Activist Groups Hope for FCC Change

By Prato, Lou | Washington Journalism Review, January-February 1993 | Go to article overview

Activist Groups Hope for FCC Change


Prato, Lou, Washington Journalism Review


No constituency is more elated about a Clinton presidency than the public interest groups that monitor the television industry. These organizations, shunned by the Reagan and Bush administrations, argue that their lack of influence during the last decade has hurt consumers and opened the way for deregulation policies that have thrown thousands of broadcast journalists out of work. With the Democrats controlling the White House and Congress, many of the activists foresee dramatic changes.

"These are critical times to determine policy for telecommunications," says Jeff Chester, co-director of the Center for Media Education. "Everything is in play, not just broadcasting and cable. Telephone companies want into the competition and newspapers and computer companies have a stake, too. What's significant is that after 12 years, the public interest perspective will be part of the mix."

Chester and others believe the rights of the public have been undermined by the White House and particularly by its administrative surrogate, the Federal Communications Commission. They say it was not in the public interest for the FCC to eliminate broadcasting's Fairness Doctrine in 1987 nor to permit rampant station selling in the mid-1980s. They're also concerned about what they see as the FCC's indifference to the concentration of media power and the content of children's programming.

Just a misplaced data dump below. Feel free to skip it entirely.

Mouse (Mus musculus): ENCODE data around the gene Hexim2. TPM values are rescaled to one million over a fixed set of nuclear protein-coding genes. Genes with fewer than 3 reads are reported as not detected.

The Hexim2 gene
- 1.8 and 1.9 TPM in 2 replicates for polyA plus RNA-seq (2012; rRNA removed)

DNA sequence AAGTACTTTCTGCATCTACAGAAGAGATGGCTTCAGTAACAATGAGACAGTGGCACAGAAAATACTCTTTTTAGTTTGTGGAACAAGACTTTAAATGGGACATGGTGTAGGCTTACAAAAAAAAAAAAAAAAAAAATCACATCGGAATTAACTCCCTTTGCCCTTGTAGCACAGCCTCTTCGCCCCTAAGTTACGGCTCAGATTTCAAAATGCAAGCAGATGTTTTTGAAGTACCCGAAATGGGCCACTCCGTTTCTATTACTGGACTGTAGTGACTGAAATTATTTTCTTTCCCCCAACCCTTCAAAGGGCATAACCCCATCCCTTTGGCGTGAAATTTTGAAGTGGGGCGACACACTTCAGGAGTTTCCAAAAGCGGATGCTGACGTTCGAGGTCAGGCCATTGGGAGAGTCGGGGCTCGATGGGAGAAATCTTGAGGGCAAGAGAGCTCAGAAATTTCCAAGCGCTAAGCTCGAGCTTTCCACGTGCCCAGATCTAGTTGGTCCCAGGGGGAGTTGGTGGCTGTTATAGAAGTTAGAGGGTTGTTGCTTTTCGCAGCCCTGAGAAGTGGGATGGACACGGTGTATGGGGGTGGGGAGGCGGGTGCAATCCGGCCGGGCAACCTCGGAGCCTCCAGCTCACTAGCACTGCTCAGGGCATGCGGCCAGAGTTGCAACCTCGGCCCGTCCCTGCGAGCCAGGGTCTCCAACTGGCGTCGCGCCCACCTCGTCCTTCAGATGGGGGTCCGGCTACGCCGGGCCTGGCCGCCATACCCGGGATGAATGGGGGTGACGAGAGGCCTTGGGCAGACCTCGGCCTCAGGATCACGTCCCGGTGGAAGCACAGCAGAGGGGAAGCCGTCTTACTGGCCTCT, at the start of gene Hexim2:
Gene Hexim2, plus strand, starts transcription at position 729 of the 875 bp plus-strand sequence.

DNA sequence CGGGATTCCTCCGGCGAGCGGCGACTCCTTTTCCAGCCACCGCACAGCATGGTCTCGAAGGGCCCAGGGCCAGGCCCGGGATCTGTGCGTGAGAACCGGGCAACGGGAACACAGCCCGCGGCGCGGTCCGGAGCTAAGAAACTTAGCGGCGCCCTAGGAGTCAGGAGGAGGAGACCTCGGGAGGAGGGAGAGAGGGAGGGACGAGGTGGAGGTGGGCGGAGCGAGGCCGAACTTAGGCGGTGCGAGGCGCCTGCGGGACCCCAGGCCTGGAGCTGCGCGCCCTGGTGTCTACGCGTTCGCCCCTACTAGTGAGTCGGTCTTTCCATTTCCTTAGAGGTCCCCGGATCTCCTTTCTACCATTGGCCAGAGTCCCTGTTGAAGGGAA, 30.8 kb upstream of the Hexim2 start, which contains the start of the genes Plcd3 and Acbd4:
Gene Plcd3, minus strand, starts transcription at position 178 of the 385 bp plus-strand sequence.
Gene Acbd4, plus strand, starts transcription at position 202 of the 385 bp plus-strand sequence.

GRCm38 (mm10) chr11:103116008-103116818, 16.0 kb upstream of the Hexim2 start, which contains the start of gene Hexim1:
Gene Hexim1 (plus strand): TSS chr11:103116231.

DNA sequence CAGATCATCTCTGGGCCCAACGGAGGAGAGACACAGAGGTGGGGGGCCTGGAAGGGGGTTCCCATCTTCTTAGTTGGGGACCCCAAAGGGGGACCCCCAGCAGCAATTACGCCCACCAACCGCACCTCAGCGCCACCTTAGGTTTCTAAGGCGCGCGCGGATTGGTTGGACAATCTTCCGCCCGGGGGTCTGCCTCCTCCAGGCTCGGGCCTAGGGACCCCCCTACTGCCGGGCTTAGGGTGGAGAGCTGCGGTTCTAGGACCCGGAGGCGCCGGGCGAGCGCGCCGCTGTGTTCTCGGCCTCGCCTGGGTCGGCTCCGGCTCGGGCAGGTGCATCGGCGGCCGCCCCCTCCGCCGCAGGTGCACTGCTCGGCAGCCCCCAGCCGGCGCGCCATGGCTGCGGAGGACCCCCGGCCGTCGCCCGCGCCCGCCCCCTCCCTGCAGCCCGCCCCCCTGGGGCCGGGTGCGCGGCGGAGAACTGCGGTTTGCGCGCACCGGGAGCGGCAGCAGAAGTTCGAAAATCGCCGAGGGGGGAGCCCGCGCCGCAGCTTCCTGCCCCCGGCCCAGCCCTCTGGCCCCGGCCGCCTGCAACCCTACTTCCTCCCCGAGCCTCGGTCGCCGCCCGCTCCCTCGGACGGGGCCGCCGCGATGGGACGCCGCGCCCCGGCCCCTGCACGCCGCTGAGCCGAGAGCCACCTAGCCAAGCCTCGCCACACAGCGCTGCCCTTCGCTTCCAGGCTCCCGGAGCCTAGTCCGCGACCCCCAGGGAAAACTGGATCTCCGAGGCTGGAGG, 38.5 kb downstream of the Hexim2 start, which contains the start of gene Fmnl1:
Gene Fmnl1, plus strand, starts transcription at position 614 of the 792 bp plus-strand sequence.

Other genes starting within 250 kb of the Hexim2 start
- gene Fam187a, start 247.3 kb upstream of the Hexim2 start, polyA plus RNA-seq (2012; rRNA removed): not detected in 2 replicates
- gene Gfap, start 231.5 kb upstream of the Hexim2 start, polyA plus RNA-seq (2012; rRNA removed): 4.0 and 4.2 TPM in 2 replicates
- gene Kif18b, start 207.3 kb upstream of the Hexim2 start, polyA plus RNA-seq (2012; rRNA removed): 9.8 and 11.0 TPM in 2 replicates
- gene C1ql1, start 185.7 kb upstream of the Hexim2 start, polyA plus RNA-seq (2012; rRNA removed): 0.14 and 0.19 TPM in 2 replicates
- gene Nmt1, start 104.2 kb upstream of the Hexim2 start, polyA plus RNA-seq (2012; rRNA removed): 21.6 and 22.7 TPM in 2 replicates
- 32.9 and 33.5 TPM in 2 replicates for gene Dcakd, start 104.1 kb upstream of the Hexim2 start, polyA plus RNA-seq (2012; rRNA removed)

"While it has generally been without malice," says Andrew Jay Schwartzman, executive director of the Media Access Project, "it is most unfortunate that the FCC has substituted marketplace regulation for traditional regulation. This has left unserved those who are demographically unattractive to advertisers, such as the young, the old, the poor and those with a language barrier."

Schwartzman, an attorney who frequently litigates communications cases, is close to the leadership of the Clinton campaign. Candidate Clinton did not advocate an immediate return to regulation of the communications industry. But he told Broadcasting magazine last October he supports "healthy competition" with "all view-points ... given an opportunity to be expressed and considered" and "government regulation only as a last resort to protect the vital interests of the public." Clinton cited as an example the new cable re-regulation bill that Congress passed last fall over President Bush's veto.

Clinton's communications philosophy has heartened public interest advocates, particularly those yearning for the return of the Fairness Doctrine. …

The rest of this article is only available to active members of Questia

Sign up now for a free, 1-day trial and receive full access to:

  • Questia's entire collection
  • Automatic bibliography creation
  • More helpful research tools like notes, citations, and highlights
  • Ad-free environment

Already a member? Log in now.

Notes for this article

Add a new note
If you are trying to select text to create highlights or citations, remember that you must now click or tap on the first word, and then click or tap on the last word.